D. Sinnott and M. Dyer
Bibliographic info:
Proceedings of the 34th AIVC - 3rd TightVent - 2nd Cool Roofs' - 1st venticool Conference , 25-26 September, Athens 2013

Airtightness and controlled ventilation are important factors affecting energy use and indoor air quality. Airtightness tests were carried out on nine naturally ventilated social houses in Ireland. Subsequently, four of the houses were retested following energy efficient upgrading. The upgrading largely consisted of improving fabric insulation and where required the mandatory installation of passive wall vents. Interviews were conducted with the occupants to gain their perspectives of airtightness and ventilation in their homes. The occupants of the upgraded houses were interviewed pre- and post- the process.

The paper compares the results obtained to that assumed in the Dwelling Energy Assessment Procedure (DEAP), which is Ireland’s National Methodology for calculating the energy performance of dwellings. The location of the most onerous visible air leakage paths, identified using a smoke pencil are presented.

As an unintentional side-effect, fabric upgrading considerably improved the airtightness of the dwellings.  However, due to lack of cognisance of airtightness principles, simple airtightness techniques which would further improve results were not integrated into the upgrading process. The survey revealed that although occupants understand that ventilation is important, their understanding of required ventilation levels and control is limited. Airtightness levels in one house were high, but the house was under-ventilated resulting in condensation and potential for mould growth on external walls. Whilst a number of houses had considerable levels of uncontrolled infiltration leading to occupant comfort levels being compromised. Overall occupants were happy with the upgrading but had a number of concerns about the newly installed passive vents.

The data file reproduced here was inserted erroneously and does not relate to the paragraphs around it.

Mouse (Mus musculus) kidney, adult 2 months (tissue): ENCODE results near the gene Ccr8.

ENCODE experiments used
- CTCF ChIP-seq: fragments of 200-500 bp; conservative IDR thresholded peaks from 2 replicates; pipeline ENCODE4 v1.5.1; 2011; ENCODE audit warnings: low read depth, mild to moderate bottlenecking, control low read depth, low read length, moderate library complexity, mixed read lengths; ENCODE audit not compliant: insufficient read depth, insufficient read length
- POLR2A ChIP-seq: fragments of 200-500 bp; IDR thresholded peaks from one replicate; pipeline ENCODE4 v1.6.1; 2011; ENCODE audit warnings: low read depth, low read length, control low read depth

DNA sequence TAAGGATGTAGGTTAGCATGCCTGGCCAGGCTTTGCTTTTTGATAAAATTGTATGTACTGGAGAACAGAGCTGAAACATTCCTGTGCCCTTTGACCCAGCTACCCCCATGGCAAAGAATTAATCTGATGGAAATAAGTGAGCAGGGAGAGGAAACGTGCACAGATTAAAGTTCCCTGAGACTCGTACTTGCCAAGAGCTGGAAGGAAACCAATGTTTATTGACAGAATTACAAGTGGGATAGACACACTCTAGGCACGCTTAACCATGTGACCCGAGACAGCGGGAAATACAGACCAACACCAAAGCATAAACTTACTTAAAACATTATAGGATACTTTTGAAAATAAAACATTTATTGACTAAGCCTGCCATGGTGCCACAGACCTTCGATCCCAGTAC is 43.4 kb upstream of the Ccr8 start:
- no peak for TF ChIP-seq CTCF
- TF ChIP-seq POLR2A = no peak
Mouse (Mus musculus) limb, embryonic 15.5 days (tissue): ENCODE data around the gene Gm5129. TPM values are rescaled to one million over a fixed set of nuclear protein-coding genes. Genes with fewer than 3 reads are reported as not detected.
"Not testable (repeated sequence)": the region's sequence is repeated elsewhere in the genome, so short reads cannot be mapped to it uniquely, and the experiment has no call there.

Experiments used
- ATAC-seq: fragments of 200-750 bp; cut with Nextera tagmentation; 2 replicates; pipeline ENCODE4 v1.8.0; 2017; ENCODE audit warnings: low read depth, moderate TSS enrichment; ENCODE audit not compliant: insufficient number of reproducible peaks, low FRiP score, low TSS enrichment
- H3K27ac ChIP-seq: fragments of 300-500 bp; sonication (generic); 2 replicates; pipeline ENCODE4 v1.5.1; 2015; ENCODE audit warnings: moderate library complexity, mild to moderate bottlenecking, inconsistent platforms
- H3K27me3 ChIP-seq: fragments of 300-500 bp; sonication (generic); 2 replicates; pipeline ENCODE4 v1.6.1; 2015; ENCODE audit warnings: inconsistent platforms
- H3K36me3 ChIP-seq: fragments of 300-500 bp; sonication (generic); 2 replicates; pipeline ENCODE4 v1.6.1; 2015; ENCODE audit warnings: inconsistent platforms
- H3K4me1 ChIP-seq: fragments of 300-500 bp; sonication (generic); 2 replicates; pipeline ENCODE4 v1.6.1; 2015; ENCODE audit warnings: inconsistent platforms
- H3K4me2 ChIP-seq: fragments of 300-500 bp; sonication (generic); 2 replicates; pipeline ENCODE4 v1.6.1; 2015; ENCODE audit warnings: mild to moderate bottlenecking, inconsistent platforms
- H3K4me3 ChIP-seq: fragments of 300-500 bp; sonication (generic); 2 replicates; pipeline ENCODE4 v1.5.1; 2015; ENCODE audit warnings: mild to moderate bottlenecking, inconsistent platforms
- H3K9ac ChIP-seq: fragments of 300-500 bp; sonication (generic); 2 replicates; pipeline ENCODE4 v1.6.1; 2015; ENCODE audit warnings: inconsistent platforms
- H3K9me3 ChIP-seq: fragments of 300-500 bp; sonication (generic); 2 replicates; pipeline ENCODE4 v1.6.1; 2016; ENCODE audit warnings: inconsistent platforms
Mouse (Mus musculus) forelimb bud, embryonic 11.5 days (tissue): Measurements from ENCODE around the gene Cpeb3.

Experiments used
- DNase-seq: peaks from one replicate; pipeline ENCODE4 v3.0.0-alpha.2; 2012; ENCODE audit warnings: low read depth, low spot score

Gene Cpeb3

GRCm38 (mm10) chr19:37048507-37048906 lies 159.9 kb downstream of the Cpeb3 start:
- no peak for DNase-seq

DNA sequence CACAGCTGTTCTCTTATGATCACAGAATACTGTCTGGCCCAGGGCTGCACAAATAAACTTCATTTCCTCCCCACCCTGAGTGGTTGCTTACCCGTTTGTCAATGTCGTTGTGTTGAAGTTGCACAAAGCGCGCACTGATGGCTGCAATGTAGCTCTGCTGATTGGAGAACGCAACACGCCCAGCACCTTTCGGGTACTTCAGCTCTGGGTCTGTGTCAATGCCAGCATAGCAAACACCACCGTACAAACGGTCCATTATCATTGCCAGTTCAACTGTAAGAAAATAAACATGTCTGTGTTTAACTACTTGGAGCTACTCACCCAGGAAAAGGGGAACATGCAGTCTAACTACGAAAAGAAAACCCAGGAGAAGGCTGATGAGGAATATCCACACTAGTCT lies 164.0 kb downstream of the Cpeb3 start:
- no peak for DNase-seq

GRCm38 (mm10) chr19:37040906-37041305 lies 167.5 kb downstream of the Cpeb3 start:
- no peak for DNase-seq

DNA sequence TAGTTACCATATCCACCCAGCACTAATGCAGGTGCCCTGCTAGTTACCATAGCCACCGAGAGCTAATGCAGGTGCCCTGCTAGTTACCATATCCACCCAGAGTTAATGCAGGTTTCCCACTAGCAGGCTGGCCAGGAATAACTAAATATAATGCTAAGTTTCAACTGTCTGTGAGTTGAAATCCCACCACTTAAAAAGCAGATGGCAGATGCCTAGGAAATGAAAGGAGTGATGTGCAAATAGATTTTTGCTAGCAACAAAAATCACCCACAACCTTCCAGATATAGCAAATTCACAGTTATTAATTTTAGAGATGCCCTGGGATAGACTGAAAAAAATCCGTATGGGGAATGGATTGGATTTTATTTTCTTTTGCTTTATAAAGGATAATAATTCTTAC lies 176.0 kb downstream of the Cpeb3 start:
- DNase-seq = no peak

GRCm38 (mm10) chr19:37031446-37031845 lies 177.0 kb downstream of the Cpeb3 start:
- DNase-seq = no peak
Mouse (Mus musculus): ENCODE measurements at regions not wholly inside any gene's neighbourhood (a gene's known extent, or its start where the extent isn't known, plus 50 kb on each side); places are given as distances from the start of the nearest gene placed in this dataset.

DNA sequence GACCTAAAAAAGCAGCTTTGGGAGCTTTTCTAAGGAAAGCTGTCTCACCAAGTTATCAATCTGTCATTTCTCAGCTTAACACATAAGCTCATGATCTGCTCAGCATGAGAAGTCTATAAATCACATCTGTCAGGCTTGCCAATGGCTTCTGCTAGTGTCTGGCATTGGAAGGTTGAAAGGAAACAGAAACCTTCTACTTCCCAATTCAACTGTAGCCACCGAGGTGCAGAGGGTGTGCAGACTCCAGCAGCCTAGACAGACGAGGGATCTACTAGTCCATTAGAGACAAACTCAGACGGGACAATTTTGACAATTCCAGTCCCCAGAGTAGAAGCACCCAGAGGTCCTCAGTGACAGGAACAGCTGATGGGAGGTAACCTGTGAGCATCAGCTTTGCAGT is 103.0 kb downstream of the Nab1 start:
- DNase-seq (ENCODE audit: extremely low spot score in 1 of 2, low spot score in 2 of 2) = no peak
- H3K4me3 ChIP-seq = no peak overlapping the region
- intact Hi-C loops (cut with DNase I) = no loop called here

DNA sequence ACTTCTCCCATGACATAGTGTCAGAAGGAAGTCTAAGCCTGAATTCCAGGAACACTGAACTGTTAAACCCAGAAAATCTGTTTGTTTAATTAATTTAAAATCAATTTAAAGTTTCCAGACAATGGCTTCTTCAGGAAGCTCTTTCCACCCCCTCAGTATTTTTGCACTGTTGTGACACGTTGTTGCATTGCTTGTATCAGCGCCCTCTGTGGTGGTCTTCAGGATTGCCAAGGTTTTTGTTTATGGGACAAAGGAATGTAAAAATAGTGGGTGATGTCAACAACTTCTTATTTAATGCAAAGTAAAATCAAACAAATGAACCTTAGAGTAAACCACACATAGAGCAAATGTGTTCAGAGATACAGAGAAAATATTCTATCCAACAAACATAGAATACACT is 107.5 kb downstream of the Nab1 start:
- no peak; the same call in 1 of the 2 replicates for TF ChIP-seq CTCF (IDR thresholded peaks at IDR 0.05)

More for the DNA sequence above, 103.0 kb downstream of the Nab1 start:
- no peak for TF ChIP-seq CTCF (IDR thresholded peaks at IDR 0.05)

The paper takes a novel approach combining quantitative and qualitative data gaining an insight into occupant attitude and behaviour. The paper highlights the importance airtightness and controlled ventilation in naturally ventilated houses. The paper discusses the potential to reduced air leakage to a level where mechanical ventilation with recovery (MVHR) becomes viable and can be integrated as part of the upgrading process.